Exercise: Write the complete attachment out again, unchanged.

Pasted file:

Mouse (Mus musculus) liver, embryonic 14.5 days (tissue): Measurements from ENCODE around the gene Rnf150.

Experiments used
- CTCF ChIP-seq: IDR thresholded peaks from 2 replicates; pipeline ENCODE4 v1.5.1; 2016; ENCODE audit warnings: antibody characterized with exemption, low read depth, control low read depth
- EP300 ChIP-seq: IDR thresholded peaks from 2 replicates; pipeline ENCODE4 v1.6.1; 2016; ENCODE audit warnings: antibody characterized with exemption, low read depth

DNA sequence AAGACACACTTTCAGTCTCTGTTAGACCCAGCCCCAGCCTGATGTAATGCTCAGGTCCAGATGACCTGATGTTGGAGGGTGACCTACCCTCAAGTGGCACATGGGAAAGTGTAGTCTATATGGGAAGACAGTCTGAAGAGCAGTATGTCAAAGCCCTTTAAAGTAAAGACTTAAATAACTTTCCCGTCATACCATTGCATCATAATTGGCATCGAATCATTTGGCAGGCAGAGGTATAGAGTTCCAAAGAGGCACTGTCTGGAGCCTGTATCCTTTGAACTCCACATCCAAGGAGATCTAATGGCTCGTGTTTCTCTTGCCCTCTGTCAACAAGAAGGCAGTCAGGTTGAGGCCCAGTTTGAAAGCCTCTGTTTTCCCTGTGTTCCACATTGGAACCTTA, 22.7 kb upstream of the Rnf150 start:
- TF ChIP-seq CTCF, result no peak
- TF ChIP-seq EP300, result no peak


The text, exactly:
Mouse (Mus musculus) liver, embryonic 14.5 days (tissue): Measurements from ENCODE around the gene Rnf150.

Experiments used
- CTCF ChIP-seq: IDR thresholded peaks from 2 replicates; pipeline ENCODE4 v1.5.1; 2016; ENCODE audit warnings: antibody characterized with exemption, low read depth, control low read depth
- EP300 ChIP-seq: IDR thresholded peaks from 2 replicates; pipeline ENCODE4 v1.6.1; 2016; ENCODE audit warnings: antibody characterized with exemption, low read depth

DNA sequence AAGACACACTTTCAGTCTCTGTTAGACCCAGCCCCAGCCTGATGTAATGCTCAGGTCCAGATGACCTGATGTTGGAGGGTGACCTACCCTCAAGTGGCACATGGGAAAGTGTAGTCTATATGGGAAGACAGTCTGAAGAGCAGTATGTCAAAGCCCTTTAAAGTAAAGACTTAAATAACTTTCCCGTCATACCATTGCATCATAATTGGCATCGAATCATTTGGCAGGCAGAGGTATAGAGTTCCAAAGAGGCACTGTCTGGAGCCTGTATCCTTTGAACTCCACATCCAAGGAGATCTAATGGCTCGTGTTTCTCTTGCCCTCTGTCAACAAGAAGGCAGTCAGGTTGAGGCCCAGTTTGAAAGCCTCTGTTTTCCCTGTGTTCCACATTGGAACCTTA, 22.7 kb upstream of the Rnf150 start:
- TF ChIP-seq CTCF, result no peak
- TF ChIP-seq EP300, result no peak